Tag Archives: philosophy

Criticism with a Stoic Mindset: Embracing Individuality and Purpose

Recently, someone asked me for a date. When I declined the invitation, the tone shifted, and a barrage of criticism ensued over the phone. In about five minutes, the caller questioned my intentions and choices, particularly regarding my website. He implied that my creation of tarot cards and sharing my life story was an attempt to portray myself as someone else.

In such moments, Stoic philosophy becomes a guiding light, offering principles to help me navigate criticism and stay true to my path.

1. Understanding the Source of Criticism

Instead of letting criticism fester, I took a moment to consider the source. Understanding that everyone has their perspective and biases allowed me to approach the criticism with a level-headed mindset.

2. Separating Opinions from Self-Worth

Stoicism encourages us to detach our self-worth from external opinions. Rather than internalizing the critique as a judgment of my value, I chose to separate my identity from the opinions of others.

3. Focusing on What’s Within My Control

Stoics emphasize directing energy toward factors within our control. I reflected on the aspects of my website that align with my vision and purpose, rather than dwelling on opinions beyond my influence.

4. Turning Criticism into an Opportunity for Growth

Stoicism encourages us to view challenges as opportunities for growth. Instead of seeing criticism as a setback, I considered it a chance to refine and clarify my intentions, making my website a more authentic representation of my journey.

5. Accepting Impermanence

Stoic philosophy teaches us to accept the impermanence of external circumstances. Realizing that criticism, – like praise, is temporary, helped me maintain a sense of tranquility amid the storm of opinions.

6. Choosing Virtue Over Reputation

Stoics prioritize virtue over reputation. In the face of criticism, I focused on upholding the values and principles that matter to me, recognizing that the opinions of others don’t define my character.

7. Continuing the Pursuit of Passion

Stoicism advocates for staying true to our passions despite external judgment. With renewed determination, As I planned, I am bringing back the original concept of my website, acknowledging that my journey is a unique and evolving process.

In embracing these Stoic principles, I found solace and strength to pursue my path with authenticity and resilience. Critics may come and go, but the steadfast commitment to my purpose and individuality remains unwavering. Stoicism, with its practical wisdom, provides a timeless guide to weathering the storms of criticism and staying true to oneself.

Free Will; Life’s Painful Choice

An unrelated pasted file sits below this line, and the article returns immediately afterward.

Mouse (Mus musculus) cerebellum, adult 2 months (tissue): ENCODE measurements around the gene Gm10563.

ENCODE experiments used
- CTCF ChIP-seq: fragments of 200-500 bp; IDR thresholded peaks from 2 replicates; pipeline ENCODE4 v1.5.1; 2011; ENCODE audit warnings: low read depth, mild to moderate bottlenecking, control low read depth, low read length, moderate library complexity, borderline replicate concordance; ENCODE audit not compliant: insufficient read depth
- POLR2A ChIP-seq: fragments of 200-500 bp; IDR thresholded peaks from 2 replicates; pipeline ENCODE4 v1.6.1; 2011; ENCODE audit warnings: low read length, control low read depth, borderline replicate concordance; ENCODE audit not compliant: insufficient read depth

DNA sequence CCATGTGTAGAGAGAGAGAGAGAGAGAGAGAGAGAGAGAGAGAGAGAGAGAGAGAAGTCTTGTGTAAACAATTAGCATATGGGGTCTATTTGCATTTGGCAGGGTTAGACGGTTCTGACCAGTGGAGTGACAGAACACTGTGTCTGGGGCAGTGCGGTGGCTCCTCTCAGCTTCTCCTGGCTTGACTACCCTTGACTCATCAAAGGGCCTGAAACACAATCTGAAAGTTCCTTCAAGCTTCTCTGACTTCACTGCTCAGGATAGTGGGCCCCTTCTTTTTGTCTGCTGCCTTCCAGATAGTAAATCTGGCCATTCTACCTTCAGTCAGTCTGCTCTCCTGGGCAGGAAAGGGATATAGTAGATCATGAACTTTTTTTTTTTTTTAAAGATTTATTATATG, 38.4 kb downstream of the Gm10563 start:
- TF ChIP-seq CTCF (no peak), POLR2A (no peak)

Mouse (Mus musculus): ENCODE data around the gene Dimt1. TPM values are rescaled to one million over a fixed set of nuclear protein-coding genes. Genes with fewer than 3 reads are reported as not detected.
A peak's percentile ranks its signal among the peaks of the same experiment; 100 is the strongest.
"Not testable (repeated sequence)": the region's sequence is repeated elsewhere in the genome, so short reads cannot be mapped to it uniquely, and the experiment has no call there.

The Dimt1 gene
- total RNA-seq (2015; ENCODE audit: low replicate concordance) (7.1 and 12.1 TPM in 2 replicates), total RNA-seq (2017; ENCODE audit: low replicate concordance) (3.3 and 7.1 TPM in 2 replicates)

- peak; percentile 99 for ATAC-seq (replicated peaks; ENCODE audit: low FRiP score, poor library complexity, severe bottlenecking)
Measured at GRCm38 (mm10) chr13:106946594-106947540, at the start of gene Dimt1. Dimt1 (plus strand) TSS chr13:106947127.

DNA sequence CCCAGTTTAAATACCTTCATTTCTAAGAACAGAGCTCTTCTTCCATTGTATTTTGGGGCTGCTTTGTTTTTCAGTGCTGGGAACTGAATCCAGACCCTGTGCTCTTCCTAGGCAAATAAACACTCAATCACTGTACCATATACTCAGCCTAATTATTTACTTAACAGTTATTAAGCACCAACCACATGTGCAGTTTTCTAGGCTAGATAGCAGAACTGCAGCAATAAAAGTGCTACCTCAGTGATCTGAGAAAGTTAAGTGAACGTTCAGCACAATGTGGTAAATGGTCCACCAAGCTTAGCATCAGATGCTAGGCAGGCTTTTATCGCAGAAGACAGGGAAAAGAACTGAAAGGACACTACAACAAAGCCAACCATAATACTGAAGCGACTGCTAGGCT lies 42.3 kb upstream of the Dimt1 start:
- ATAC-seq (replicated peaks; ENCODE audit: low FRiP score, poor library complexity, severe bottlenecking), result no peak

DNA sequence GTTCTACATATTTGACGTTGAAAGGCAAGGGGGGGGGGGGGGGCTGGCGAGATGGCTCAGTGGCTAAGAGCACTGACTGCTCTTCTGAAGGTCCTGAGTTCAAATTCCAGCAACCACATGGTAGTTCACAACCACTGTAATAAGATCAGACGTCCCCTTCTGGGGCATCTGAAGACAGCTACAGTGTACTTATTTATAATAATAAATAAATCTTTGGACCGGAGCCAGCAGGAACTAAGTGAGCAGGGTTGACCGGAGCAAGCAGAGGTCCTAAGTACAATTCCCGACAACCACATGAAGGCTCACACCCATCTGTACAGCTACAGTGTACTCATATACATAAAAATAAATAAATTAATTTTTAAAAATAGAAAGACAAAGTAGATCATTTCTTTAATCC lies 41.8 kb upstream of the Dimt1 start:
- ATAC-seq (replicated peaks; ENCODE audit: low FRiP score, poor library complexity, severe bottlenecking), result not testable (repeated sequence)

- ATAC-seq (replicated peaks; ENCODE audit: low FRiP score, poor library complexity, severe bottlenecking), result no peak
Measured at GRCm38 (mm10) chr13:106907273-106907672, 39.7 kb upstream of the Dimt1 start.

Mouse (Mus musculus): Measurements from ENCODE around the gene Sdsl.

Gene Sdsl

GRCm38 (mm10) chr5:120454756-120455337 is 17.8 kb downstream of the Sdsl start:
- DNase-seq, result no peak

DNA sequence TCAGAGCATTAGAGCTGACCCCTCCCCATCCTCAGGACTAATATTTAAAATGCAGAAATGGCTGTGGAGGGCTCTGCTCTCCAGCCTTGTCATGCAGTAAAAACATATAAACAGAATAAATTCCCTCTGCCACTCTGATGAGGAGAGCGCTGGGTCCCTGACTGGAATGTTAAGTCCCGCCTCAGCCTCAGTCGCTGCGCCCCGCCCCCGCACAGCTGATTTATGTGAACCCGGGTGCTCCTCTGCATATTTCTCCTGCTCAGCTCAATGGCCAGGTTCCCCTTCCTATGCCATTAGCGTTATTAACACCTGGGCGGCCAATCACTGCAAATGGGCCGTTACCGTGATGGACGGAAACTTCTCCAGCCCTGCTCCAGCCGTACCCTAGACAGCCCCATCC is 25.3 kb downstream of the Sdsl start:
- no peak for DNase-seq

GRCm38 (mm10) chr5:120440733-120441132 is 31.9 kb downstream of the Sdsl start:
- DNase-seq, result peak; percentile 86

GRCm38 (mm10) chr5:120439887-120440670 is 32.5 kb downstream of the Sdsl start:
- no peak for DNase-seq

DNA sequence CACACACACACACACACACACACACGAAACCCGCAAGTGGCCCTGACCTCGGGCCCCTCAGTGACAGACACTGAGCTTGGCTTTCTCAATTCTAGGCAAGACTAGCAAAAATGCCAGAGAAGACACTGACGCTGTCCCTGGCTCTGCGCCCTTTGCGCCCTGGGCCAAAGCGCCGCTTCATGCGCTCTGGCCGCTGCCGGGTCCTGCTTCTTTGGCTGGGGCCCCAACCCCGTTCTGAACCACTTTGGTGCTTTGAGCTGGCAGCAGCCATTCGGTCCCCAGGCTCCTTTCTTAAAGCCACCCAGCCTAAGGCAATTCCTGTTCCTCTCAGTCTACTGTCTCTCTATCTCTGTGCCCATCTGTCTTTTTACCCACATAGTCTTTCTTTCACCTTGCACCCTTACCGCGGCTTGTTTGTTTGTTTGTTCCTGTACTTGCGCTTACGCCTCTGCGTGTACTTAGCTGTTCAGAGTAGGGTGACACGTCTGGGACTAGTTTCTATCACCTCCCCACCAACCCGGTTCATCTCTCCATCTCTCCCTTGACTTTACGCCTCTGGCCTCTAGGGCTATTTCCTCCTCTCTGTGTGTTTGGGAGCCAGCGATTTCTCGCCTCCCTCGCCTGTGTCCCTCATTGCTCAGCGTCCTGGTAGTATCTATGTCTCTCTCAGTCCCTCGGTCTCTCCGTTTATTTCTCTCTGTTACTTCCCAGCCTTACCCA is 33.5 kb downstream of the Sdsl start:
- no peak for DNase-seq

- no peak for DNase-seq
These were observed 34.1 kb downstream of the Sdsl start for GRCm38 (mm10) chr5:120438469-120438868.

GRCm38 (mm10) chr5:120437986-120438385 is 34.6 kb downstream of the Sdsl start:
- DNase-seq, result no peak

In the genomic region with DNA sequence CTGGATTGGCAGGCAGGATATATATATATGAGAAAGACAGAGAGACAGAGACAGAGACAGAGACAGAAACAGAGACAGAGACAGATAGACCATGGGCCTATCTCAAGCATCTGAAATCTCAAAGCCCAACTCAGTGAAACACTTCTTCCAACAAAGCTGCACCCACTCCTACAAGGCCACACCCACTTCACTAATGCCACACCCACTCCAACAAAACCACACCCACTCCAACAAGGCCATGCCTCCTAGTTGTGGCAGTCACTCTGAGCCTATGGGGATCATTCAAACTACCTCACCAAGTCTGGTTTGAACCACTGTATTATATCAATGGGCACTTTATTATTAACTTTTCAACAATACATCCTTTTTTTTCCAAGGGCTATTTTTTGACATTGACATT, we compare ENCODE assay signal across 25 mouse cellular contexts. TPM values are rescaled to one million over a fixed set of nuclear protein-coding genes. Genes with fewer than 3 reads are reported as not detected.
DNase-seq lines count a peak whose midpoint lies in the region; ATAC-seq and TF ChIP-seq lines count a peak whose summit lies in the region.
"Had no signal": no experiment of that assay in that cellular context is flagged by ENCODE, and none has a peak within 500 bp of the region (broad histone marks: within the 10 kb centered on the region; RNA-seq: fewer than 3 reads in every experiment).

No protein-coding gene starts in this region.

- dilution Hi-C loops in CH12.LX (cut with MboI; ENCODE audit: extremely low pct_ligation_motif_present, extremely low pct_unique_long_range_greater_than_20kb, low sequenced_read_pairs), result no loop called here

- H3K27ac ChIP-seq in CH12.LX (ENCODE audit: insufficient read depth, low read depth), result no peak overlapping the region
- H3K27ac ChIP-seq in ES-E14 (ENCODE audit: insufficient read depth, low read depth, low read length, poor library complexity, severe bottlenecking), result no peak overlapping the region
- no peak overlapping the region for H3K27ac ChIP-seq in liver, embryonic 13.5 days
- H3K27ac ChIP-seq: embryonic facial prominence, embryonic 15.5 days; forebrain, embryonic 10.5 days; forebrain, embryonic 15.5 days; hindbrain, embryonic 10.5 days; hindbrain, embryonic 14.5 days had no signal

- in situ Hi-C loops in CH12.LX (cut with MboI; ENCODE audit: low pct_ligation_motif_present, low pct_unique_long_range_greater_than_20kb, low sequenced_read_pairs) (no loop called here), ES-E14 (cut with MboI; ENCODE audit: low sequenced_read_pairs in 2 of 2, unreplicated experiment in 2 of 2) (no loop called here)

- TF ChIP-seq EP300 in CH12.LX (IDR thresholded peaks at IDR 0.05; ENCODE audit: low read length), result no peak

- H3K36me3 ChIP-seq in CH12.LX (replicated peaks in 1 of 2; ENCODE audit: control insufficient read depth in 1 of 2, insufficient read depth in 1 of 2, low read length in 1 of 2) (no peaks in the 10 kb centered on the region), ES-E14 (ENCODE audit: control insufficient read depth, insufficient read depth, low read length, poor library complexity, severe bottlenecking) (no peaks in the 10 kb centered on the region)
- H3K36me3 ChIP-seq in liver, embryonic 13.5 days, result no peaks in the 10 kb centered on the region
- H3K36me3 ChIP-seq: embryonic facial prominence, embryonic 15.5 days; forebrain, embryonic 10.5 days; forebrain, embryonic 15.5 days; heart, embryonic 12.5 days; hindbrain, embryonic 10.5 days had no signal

For the past two days, I’ve been grappling with a stubborn headache. I tried the classic remedy of popping pills, hoping for that sweet relief. Strangely enough, yesterday, I decided to take a different route – no medications, just a good old rest. Spoiler alert: it didn’t work. The pain escalated until I gave in and grabbed the pain reliever. Miraculously, the pain started to bid adieu.

In the midst of this headache saga, I found myself pondering a question that’s been debated for centuries: do we really have free will, or are we just swimming in a sea of choices? It’s a bit like my headache dilemma – to take or not to take the meds.

Enter the intriguing world of free will. Picture it as this cosmic remote control that lets us decide our actions, like choosing whether or not to endure the throbbing pain in our heads. Some folks argue that our choices are predetermined, like following a script. Others say we’re the authors of our destinies, flipping through the pages as we please.

Now, imagine you’re in a cozy bookstore, browsing the philosophy section. You stumble upon a book called “Freedom Evolves” by Daniel Dennett. This guy dives deep into the free will debate, suggesting that our freedom to choose evolves over time. It’s not a static trait but a dynamic dance between our biology and the environment.

Dennett compares our evolving freedom to a game of chess. In the beginning, the moves are limited, but as the game progresses, more options open up. Similarly, as we navigate life, our choices become more nuanced and complex. It’s like upgrading from a basic chess set to a three-dimensional holographic version.

So, back to my headache-induced musings. Maybe our free will is a bit like choosing whether or not to medicate a headache. We might not control every twist and turn, but in those moments of choice, we get to play a hand in the unfolding story of our lives.

In the end, whether it’s battling headaches or contemplating the mysteries of free will, the journey is often more interesting than the destination. After all, life’s choices are the colors that paint the canvas of our existence, headache and all.